[Servercert-wg] Ballot SC22: Reduce Certificate Lifetimes

Geoff Keating geoffk at apple.com
Tue Aug 20 13:40:45 MST 2019

> On 16 Aug 2019, at 11:26 pm, Ryan Sleevi via Servercert-wg <servercert-wg at cabforum.org> wrote:
>  * CRLs and OCSP have long been shown to be non-viable at Internet-scale, in terms of how they externalize costs like privacy, performance, and stability to Subscribers and Relying Parties. While alternative, browser-specific methods also exist, they also allow CAs to externalize the cost of their practices onto users and browsers, growing as the number of unexpired certificates grow.  Reducing certificate lifetimes meaningfully protects users, regardless of the revocation method used, and helps reduce the overall costs paid by users.

I thought it might be worth explaining how the costs come out in Apple’s deployed (and, I think, successful) revocation system.

In general, the costs in Apple’s system are proportional to the rate of new revocations.  The total number of (unexpired) revoked certificates at any given moment is much less important, as is the total number of issued certificates.

A change in certificate lifespan:
- Will probably not reduce the number of revocations—a certificate which would have been revoked after say 20 months will instead be renewed after 12 months and the new certificate will be revoked after 8 months.
- Is more likely to increase the number of revocations, because a significant number of revocations appear to be related to issuance, and since there will be twice as much issuance (for certificates affected by the change), it would be expected that there will more of those revocations.
- Will reduce the number of unexpired revoked certificates, because revoked certificates will expire faster.
- Will increase the total number of issued certificates; there will be more expired certificates, of course, but also there will be more unexpired certificates because of overlap between issuance of a new certificate and expiry of the old one.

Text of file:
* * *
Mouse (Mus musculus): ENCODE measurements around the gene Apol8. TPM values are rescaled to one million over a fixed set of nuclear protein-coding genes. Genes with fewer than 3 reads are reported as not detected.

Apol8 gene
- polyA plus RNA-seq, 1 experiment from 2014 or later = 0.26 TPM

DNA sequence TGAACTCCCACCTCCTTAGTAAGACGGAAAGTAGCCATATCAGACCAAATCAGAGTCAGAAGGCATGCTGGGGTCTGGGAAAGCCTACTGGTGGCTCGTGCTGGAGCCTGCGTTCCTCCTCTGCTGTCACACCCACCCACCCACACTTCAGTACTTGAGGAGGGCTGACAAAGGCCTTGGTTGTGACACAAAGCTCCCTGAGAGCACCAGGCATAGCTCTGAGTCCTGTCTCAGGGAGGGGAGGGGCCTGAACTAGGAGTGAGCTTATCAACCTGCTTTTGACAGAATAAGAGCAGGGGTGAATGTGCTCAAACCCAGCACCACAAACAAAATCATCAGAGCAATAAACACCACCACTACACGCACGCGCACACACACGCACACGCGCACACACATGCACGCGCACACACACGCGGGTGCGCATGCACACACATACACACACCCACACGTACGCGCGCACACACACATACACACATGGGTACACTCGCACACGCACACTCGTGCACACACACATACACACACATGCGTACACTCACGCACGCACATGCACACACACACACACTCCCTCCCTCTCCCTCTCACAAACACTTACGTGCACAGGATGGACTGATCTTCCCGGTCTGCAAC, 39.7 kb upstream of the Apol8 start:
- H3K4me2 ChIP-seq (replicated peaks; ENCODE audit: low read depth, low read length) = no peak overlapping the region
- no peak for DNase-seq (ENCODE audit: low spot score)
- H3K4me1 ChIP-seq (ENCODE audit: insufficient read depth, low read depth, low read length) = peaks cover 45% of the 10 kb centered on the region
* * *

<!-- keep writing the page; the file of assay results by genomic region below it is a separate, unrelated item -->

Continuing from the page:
Overall I expect that reducing certificate lifespans will slightly increase costs, primarily because of the second item.

>   * Existing certificate validity periods create risk for Relying Parties wishing to enforce the Baseline Requirements or Root Program requirements, by allowing CAs to “backdate” certificates in order to attempt to bypass date-based program requirements. Reducing certificate lifetimes reduces the window of exposure to such bypasses. As this has happened multiple times, by past and present members of the CA/Browser Forum, reducing certificate lifetimes represents the safest way to detect and counter this risk.

In Apple’s system this is or will be unnecessary.  Once legacy 5-year certificates expire (in 2021, I think) it will be the case that even under current lifespan rules, for Apple all root program TLS certificates will be required to be CT qualified, and so it will not be possible to backdate certificates—to be precise, a CA can (as today) set whatever notBefore date it wants, but the CT entry will show the actual date of issuance.  Further changes to lifespan rules won’t affect this.
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